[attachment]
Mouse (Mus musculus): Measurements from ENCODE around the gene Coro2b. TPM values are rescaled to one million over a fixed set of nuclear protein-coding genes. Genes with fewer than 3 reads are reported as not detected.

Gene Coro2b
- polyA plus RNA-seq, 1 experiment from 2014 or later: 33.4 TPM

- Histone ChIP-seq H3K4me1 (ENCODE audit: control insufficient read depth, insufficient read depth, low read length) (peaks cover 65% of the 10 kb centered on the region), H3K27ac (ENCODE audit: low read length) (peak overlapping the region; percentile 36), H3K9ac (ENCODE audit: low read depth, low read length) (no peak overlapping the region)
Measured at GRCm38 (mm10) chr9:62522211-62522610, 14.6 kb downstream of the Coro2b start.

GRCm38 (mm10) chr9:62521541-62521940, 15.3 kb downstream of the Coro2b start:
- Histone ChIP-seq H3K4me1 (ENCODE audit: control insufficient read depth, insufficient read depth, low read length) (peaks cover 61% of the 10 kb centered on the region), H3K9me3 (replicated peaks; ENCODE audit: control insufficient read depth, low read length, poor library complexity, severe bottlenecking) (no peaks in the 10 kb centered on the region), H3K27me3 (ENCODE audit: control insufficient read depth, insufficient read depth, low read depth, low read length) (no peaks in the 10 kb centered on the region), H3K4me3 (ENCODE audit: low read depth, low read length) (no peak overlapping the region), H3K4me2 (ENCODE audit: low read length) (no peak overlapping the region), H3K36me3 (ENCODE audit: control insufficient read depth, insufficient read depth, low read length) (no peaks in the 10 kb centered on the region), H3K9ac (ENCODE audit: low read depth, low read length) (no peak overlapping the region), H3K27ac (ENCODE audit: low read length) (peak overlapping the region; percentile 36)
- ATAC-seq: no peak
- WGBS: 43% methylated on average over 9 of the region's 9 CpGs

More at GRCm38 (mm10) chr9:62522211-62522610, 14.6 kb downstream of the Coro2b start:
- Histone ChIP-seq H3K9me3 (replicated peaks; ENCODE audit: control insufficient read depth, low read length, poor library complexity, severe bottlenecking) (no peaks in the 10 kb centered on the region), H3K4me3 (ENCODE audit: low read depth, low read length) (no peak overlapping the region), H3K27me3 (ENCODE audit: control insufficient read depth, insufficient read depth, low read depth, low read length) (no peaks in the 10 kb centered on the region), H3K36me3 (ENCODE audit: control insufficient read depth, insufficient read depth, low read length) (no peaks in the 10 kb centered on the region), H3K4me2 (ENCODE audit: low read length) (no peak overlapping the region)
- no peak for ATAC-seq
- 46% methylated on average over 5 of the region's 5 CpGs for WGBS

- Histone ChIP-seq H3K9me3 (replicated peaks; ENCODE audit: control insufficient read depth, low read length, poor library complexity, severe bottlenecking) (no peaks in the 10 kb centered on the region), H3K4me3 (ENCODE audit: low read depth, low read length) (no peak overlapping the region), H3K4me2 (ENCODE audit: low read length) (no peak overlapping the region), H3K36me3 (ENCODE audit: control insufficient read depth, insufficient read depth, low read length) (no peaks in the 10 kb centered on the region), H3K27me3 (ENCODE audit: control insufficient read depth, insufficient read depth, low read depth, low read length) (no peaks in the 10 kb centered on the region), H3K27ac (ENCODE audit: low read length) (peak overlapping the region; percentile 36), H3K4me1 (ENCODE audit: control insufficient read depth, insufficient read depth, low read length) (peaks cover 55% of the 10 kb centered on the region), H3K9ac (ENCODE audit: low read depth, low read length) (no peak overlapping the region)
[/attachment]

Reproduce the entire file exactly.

Mouse (Mus musculus): Measurements from ENCODE around the gene Coro2b. TPM values are rescaled to one million over a fixed set of nuclear protein-coding genes. Genes with fewer than 3 reads are reported as not detected.

Gene Coro2b
- polyA plus RNA-seq, 1 experiment from 2014 or later: 33.4 TPM

- Histone ChIP-seq H3K4me1 (ENCODE audit: control insufficient read depth, insufficient read depth, low read length) (peaks cover 65% of the 10 kb centered on the region), H3K27ac (ENCODE audit: low read length) (peak overlapping the region; percentile 36), H3K9ac (ENCODE audit: low read depth, low read length) (no peak overlapping the region)
Measured at GRCm38 (mm10) chr9:62522211-62522610, 14.6 kb downstream of the Coro2b start.

GRCm38 (mm10) chr9:62521541-62521940, 15.3 kb downstream of the Coro2b start:
- Histone ChIP-seq H3K4me1 (ENCODE audit: control insufficient read depth, insufficient read depth, low read length) (peaks cover 61% of the 10 kb centered on the region), H3K9me3 (replicated peaks; ENCODE audit: control insufficient read depth, low read length, poor library complexity, severe bottlenecking) (no peaks in the 10 kb centered on the region), H3K27me3 (ENCODE audit: control insufficient read depth, insufficient read depth, low read depth, low read length) (no peaks in the 10 kb centered on the region), H3K4me3 (ENCODE audit: low read depth, low read length) (no peak overlapping the region), H3K4me2 (ENCODE audit: low read length) (no peak overlapping the region), H3K36me3 (ENCODE audit: control insufficient read depth, insufficient read depth, low read length) (no peaks in the 10 kb centered on the region), H3K9ac (ENCODE audit: low read depth, low read length) (no peak overlapping the region), H3K27ac (ENCODE audit: low read length) (peak overlapping the region; percentile 36)
- ATAC-seq: no peak
- WGBS: 43% methylated on average over 9 of the region's 9 CpGs

More at GRCm38 (mm10) chr9:62522211-62522610, 14.6 kb downstream of the Coro2b start:
- Histone ChIP-seq H3K9me3 (replicated peaks; ENCODE audit: control insufficient read depth, low read length, poor library complexity, severe bottlenecking) (no peaks in the 10 kb centered on the region), H3K4me3 (ENCODE audit: low read depth, low read length) (no peak overlapping the region), H3K27me3 (ENCODE audit: control insufficient read depth, insufficient read depth, low read depth, low read length) (no peaks in the 10 kb centered on the region), H3K36me3 (ENCODE audit: control insufficient read depth, insufficient read depth, low read length) (no peaks in the 10 kb centered on the region), H3K4me2 (ENCODE audit: low read length) (no peak overlapping the region)
- no peak for ATAC-seq
- 46% methylated on average over 5 of the region's 5 CpGs for WGBS

- Histone ChIP-seq H3K9me3 (replicated peaks; ENCODE audit: control insufficient read depth, low read length, poor library complexity, severe bottlenecking) (no peaks in the 10 kb centered on the region), H3K4me3 (ENCODE audit: low read depth, low read length) (no peak overlapping the region), H3K4me2 (ENCODE audit: low read length) (no peak overlapping the region), H3K36me3 (ENCODE audit: control insufficient read depth, insufficient read depth, low read length) (no peaks in the 10 kb centered on the region), H3K27me3 (ENCODE audit: control insufficient read depth, insufficient read depth, low read depth, low read length) (no peaks in the 10 kb centered on the region), H3K27ac (ENCODE audit: low read length) (peak overlapping the region; percentile 36), H3K4me1 (ENCODE audit: control insufficient read depth, insufficient read depth, low read length) (peaks cover 55% of the 10 kb centered on the region), H3K9ac (ENCODE audit: low read depth, low read length) (no peak overlapping the region)